When the words "videogame" and "movie" appear in a sentence together, it's natural for the stomach to involuntarily knot. Whether or not filmmakers stay true to the source material, there's always a risk of facepalm-worthy (opens in new tab) adaptations (opens in new tab) . The secretive Deus Ex: Human Revolution film (opens in new tab) won't hit theaters anytime soon, but director Scott Derrickson ( Sinister (opens in new tab) ) and co-writer C. Robert Cargill state in an interview with CraveOnline (opens in new tab) that the film focuses on its cyberpunk influences over the hurdle of bringing a videogame to the silver screen.
"The chief philosophy is we're not making a videogame movie, we're making a cyberpunk movie," Cargill says. "We've taken a look at what's worked in videogames and what hasn't, and really what we've broken down is what we think the audience really wants and [what] the audience that loves Deus Ex is going to want to see out of a Deus Ex movie."
So far, so good. I haven't yet thought a single "Oh God no!" from Cargill's comments, but his next remarks sound a little more hairy: "And it's not a rehashing of the game. What [viewers] want to see are elements of the game that they love, but they want to see things that they hadn't quite seen in the game, that the game didn't allow them to see.
"So it's really allowed us to expand upon the things that happened in the game, and the game has such a great cinematic story to begin with that those elements are very easy to extract. But really, at its core, we just keep telling each other, 'We're not making a video game movie, we're making a cyberpunk movie.' And Scott and I are such big cyberpunk fans from way back in the day that that just really charges us up. Because that's what's so great about Deus Ex to begin with, is it really gets cyberpunk. Eidos Montreal really understood the nature of cyberpunk and made 'the' cyberpunk game, and it is just fantastic, and we've just had a great time adapting it."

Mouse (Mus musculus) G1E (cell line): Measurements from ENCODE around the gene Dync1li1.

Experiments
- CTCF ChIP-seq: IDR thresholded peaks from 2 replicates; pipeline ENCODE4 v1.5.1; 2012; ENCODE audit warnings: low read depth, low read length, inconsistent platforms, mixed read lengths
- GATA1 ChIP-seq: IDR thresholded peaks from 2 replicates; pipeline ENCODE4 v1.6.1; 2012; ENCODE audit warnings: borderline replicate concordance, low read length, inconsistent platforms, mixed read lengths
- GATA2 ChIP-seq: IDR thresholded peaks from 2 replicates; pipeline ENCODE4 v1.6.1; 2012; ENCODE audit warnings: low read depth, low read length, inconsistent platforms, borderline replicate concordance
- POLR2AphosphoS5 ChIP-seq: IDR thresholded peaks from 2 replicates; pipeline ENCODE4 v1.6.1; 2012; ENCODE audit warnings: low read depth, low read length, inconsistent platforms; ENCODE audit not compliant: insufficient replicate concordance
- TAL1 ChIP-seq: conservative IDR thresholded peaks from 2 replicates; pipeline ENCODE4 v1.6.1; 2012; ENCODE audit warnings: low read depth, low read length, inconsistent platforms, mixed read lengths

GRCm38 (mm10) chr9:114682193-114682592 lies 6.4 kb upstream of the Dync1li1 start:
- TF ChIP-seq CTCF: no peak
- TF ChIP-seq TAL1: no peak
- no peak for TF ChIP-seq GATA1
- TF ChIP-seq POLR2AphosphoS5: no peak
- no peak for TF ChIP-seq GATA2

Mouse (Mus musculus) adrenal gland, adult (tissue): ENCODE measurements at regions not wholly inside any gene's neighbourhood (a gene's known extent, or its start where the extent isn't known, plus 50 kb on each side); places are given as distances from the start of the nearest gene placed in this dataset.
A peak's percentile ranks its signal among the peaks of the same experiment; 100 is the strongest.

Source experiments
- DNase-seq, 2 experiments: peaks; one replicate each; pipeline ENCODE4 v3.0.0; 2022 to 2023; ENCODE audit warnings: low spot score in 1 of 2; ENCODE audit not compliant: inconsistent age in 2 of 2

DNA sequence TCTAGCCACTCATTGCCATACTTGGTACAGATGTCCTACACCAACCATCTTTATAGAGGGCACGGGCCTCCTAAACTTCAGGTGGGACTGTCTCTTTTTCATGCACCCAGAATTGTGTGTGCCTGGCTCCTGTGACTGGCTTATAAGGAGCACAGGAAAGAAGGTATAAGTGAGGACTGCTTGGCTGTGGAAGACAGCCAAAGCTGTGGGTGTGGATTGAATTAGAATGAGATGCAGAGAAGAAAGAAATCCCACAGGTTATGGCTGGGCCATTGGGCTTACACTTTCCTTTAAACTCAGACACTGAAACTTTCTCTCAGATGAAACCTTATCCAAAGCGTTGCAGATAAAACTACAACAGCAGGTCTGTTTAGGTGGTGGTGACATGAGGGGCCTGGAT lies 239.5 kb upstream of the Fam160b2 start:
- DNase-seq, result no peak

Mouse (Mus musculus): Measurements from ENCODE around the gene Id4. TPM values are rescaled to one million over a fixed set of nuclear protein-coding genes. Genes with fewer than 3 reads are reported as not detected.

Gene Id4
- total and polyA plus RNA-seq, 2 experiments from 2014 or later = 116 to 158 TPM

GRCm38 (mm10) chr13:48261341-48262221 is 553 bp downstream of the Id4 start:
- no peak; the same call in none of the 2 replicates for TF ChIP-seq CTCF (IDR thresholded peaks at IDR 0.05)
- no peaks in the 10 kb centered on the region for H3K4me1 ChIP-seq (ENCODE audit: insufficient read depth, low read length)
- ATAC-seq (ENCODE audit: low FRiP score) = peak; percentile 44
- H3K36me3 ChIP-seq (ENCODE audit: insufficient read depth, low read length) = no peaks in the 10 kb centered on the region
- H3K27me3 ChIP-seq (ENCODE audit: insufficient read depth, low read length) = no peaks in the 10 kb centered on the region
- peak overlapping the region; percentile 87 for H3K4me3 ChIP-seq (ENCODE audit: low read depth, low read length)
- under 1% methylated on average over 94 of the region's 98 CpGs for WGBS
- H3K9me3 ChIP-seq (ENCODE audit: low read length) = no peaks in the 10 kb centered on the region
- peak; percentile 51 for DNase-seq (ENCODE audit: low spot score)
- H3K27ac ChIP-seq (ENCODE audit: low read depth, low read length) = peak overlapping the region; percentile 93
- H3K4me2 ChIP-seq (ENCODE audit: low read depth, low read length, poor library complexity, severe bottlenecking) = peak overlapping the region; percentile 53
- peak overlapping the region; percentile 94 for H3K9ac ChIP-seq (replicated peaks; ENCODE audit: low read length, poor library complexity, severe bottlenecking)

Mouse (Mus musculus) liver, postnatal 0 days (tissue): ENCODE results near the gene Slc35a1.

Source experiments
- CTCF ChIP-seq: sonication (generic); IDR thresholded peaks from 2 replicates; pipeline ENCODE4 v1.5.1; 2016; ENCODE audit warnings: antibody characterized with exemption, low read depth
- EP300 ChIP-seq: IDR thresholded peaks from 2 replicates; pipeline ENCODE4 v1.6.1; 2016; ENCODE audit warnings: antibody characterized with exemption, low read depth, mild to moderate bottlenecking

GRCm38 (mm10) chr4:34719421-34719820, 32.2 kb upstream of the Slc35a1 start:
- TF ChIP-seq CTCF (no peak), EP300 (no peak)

Eidos Montreal and CBS Films haven't discussed possible casting decisions yet, nor how exactly Cargill and Derrickson's vision jives with Human Revolution's already phenomenal atmosphere beyond a slight tweak to main character Adam Jensen's background from corporate security to cyborg SWAT officer. My skepticism augment stays switched on for now, but as I load up the tech-tones of the Sarif Industries theme (opens in new tab) to soothe my anxiety, I ask you: who would you like to see become Jensen in the Deus Ex film?